In most states, older Americans have been given priority in obtaining a vaccination against COVID-19. Because they were prioritized, most seniors have been partially or fully vaccinated. By early April, 75% of U.S. seniors had taken at least one dose of the vaccine. By May 17, the CDC vaccination tracker showed that almost 85% of seniors had received at least one dose while nearly 73% of seniors were fully vaccinated.
The vaccination rate for seniors is well above the vaccination rate for adult Americans as a whole. As of May 17, only about 60% of adult Americans have received at least one dose of a vaccine.
If the current trend continues, nearly every older American will have started the vaccination process by mid-summer. Unfortunately, the nation’s overall vaccination rate began to slow in April. The extent to which the vaccination rate of seniors will also decline is uncertain.
Vaccination against COVID-19 should not be a political issue. As divided as Americans might be in their political opinions, both President Biden and former President Trump have urged Americans to get vaccinated.
If everyone in the world were vaccinated (or had gained immunity by recovering from an infection), the virus would not be able to infect new people. Lacking new hosts, the virus would die and the pandemic would end.
Unfortunately, that ideal is not readily attainable. Vaccinations are rolling out slowly in many countries. India for example, has experienced a sharp rise in its infection and death rates while both rates have been falling in the United States. Only about 10% of the residents of India have been vaccinated.
It probably is not necessary for everyone in the world to be vaccinated to protect Americans. Screening incoming travelers from nations with a high infection rate, coupled with a sufficiently high vaccination rate in the United States, should be sufficient to protect Americans from the high risk of infection that existed before vaccines were distributed.
Scientists are nonetheless finding it difficult to determine how many people need to be vaccinated to protect those who are not vaccinated. Their understanding of herd immunity — an immunity rate sufficiently high to prevent the disease from spreading — has evolved as variants of the virus that causes COVID-19 have become more contagious. Scientists now predict that 80% of the population will need to be vaccinated or infected with the virus before herd immunity can be achieved.
Reaching herd immunity might be difficult, despite the widespread available of vaccinations in the United States. Polls show that 30% of the American population is reluctant to be vaccinated. That reluctance leaves populations vulnerable, particularly in states like Wyoming and North Dakota, where resistance to vaccination is widespread.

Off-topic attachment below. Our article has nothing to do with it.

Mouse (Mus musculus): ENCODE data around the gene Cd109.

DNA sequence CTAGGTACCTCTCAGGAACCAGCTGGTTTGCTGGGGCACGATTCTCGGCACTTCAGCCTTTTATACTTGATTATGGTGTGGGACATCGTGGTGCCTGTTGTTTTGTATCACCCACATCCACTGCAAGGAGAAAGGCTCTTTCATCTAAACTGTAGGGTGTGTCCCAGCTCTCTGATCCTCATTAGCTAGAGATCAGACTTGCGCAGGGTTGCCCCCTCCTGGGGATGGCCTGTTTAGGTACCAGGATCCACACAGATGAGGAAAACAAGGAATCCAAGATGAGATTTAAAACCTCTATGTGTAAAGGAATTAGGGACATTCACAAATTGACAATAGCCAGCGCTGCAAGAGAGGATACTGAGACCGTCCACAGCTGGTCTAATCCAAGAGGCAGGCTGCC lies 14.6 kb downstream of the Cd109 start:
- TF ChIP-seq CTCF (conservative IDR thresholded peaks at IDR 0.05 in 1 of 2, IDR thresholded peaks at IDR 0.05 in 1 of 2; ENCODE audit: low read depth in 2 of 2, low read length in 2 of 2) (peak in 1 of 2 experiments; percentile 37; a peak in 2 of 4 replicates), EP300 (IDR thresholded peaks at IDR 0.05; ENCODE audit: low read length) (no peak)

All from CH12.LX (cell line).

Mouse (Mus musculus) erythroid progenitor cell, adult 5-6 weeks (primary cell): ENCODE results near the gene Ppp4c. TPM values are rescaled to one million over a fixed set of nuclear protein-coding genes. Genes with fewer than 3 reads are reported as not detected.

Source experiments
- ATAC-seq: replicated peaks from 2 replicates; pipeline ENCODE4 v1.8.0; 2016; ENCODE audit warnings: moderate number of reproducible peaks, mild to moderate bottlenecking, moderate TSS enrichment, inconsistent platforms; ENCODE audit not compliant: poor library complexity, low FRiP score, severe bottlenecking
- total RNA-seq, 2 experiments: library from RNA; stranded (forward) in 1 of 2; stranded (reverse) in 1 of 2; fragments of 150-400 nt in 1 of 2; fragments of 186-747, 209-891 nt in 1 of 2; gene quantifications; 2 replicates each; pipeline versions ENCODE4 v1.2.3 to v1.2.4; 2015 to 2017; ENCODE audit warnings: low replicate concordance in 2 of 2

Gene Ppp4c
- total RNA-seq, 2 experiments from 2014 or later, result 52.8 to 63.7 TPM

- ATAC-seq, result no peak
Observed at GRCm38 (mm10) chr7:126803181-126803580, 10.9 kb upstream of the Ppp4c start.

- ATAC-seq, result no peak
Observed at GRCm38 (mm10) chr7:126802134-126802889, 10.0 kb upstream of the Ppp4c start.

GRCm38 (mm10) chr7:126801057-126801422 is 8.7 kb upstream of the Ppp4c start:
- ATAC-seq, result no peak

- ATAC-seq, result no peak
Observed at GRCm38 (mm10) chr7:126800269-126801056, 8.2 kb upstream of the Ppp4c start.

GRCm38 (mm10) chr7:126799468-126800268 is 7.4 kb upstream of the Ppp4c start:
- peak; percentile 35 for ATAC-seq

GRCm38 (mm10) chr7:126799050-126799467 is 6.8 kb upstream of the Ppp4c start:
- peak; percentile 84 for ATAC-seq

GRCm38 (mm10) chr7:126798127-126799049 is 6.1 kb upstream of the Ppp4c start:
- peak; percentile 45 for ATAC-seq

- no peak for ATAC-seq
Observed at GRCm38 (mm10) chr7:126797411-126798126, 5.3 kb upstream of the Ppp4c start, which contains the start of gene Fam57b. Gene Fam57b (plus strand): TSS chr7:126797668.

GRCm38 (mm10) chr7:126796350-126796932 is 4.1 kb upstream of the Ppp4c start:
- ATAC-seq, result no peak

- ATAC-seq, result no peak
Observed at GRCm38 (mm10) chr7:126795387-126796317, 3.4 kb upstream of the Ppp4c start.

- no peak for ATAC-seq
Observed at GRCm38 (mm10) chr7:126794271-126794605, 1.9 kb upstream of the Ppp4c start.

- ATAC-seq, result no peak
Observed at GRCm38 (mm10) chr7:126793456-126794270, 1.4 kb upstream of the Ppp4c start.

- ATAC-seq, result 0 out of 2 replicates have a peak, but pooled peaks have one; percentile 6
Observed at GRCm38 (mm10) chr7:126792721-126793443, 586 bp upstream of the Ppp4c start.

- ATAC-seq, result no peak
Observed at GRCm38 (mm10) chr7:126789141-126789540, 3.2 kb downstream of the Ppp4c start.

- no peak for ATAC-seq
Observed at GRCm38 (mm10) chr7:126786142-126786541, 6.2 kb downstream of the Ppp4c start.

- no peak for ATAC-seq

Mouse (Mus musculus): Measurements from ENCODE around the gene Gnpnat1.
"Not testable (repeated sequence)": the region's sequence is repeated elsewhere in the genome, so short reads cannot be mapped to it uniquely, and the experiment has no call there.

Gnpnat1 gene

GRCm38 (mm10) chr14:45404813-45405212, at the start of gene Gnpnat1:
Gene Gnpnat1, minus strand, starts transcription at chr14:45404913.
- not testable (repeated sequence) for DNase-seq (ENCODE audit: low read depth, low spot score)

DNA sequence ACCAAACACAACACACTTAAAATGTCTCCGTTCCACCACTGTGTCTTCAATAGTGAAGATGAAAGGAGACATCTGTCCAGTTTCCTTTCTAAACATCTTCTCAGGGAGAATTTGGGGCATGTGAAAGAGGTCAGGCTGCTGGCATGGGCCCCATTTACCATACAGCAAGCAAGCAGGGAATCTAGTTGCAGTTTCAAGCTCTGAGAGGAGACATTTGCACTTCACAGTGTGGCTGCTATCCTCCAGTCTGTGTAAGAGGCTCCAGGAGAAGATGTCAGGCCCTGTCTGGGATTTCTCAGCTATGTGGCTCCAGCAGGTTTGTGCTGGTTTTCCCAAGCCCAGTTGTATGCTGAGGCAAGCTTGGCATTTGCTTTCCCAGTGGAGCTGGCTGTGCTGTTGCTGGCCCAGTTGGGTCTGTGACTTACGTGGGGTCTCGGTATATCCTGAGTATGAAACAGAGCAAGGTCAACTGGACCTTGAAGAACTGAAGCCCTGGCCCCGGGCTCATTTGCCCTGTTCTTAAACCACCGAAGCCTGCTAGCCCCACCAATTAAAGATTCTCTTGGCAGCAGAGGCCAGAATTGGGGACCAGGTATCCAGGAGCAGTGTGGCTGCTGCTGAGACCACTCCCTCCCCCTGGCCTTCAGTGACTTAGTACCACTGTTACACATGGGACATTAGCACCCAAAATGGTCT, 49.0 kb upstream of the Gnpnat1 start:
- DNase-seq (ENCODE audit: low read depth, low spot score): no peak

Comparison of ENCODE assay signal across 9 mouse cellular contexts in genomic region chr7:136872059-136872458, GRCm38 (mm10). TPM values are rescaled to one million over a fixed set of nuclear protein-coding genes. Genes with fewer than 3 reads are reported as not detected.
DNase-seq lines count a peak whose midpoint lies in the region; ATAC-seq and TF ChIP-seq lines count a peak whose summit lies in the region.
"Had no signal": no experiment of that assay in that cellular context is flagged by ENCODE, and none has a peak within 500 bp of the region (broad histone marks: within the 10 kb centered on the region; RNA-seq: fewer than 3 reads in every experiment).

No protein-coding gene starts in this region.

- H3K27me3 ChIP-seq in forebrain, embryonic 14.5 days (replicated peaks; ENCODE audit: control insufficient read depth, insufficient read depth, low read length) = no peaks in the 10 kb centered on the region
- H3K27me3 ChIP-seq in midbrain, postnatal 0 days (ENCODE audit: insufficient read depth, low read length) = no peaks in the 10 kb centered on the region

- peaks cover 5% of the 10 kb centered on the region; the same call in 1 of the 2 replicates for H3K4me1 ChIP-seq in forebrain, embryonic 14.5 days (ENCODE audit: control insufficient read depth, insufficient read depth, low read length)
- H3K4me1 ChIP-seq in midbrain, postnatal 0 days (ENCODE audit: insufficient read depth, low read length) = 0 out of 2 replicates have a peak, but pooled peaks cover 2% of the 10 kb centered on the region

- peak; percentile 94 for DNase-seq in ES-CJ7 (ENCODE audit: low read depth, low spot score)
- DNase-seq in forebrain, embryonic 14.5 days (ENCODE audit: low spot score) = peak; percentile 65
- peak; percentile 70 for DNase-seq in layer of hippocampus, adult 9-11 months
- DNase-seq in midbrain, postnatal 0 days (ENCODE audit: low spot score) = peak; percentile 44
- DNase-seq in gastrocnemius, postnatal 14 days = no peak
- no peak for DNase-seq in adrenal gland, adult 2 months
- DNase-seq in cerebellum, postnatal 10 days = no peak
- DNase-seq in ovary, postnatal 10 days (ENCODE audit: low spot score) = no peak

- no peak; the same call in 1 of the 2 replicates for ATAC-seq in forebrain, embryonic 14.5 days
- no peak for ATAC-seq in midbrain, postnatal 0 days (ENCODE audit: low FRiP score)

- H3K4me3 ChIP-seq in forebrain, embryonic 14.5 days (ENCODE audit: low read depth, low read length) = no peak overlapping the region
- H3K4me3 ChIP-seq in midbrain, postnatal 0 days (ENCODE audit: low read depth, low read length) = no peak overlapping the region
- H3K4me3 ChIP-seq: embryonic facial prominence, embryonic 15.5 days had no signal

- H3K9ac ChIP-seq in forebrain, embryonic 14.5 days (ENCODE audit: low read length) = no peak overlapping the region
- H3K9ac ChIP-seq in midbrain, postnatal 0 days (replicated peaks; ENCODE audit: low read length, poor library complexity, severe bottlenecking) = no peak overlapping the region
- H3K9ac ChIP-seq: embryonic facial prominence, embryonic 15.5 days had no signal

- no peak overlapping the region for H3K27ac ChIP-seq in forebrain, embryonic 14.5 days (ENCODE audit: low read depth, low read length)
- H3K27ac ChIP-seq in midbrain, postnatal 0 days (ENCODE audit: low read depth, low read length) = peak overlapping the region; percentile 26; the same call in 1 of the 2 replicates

Vaccination Is the Best Protection
Studies show that vaccines used in the United States are highly effective at preventing the development of serious symptoms after being infected by the virus that causes COVID-19. There is also significant evidence that people who have been vaccinated are less likely to transmit the virus to others even after being infected.
That evidence has persuaded the CDC to update its recommendations. As a general rule, fully vaccinated people can resume their usual activities without wearing a mask.
The CDC guidance makes no distinction between younger and older Americans. When everyone in a family has been vaccinated, parents and children can hug each other and have regular contact without undue fear of spreading a potentially deadly virus.
Of course, since it is difficult to know who has or has not been vaccinated, some businesses and government buildings still require everyone to wear a mask. Considerate people comply with those rules.
People who have not been fully vaccinated are still vulnerable to developing COVID-19 if they become infected. Until they are fully vaccinated, seniors should continue to practice social distancing and to wear a mask when they leave their residences.
Resistance to COVID-19 vaccinations is largely based on misinformation and a generalized distrust of government. It is not grounded in science or reason. Seniors who hope to resume a normal life, including regular contact with family and the outside world, should set aside their fears and — unless their treating physician tells them otherwise —protect themselves by completing the vaccination process.